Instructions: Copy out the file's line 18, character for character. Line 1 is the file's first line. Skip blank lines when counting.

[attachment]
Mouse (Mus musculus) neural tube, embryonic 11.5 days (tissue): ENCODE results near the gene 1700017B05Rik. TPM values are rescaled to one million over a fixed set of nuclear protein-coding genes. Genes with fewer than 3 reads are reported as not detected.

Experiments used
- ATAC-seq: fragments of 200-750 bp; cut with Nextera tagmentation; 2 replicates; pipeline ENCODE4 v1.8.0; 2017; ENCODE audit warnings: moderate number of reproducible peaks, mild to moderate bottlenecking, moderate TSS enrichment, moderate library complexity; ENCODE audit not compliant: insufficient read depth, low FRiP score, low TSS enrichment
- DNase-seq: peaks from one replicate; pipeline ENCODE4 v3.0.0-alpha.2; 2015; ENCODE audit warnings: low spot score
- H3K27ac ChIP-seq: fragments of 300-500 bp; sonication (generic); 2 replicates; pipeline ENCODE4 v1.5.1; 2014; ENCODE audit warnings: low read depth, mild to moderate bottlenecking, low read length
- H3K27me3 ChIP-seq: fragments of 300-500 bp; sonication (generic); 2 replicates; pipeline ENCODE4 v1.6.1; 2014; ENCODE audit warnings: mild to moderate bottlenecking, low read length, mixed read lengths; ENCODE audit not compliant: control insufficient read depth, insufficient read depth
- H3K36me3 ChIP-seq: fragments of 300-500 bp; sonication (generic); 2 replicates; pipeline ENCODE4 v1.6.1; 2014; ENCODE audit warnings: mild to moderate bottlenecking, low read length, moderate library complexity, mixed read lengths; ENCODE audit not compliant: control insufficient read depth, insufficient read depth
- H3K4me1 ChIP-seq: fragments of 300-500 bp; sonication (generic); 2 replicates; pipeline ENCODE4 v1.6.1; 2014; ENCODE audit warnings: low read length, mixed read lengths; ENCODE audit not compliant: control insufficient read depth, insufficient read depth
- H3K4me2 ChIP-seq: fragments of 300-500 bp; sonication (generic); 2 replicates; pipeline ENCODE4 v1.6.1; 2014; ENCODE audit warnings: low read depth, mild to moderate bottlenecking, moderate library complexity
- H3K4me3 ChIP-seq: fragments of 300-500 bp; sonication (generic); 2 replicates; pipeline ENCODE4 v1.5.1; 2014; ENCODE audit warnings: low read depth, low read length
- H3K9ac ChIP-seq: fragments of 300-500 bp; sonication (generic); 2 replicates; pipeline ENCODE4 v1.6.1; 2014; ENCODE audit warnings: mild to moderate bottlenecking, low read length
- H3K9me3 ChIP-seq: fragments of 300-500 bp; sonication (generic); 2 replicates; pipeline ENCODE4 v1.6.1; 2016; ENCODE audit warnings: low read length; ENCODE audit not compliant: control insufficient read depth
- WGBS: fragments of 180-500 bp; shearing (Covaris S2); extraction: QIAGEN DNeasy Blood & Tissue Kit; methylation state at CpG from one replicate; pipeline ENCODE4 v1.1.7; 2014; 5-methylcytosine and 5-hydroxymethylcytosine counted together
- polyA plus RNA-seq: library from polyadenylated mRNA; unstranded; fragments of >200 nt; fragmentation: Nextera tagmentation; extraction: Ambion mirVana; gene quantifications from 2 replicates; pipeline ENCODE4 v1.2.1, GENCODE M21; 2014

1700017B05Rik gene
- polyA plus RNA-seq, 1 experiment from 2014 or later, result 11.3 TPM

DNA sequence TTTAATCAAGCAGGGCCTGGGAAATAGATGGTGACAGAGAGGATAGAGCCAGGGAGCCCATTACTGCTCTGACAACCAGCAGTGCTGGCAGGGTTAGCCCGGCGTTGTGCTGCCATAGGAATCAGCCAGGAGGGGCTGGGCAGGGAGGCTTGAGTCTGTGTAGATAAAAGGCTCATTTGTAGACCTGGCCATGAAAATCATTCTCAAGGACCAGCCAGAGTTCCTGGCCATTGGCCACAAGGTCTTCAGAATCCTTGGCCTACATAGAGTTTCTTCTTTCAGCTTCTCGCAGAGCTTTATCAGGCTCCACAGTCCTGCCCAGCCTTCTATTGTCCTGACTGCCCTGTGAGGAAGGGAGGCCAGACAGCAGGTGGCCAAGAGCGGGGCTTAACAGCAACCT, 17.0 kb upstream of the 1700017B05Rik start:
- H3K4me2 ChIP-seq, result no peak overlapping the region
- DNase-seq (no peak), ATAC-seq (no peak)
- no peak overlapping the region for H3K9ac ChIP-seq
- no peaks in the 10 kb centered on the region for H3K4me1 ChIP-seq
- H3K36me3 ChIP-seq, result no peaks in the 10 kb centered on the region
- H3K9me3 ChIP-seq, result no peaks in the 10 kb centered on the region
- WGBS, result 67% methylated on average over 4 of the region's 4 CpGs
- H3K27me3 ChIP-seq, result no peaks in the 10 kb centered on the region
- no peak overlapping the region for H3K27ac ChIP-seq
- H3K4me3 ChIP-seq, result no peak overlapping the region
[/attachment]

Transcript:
- H3K4me2 ChIP-seq, result no peak overlapping the region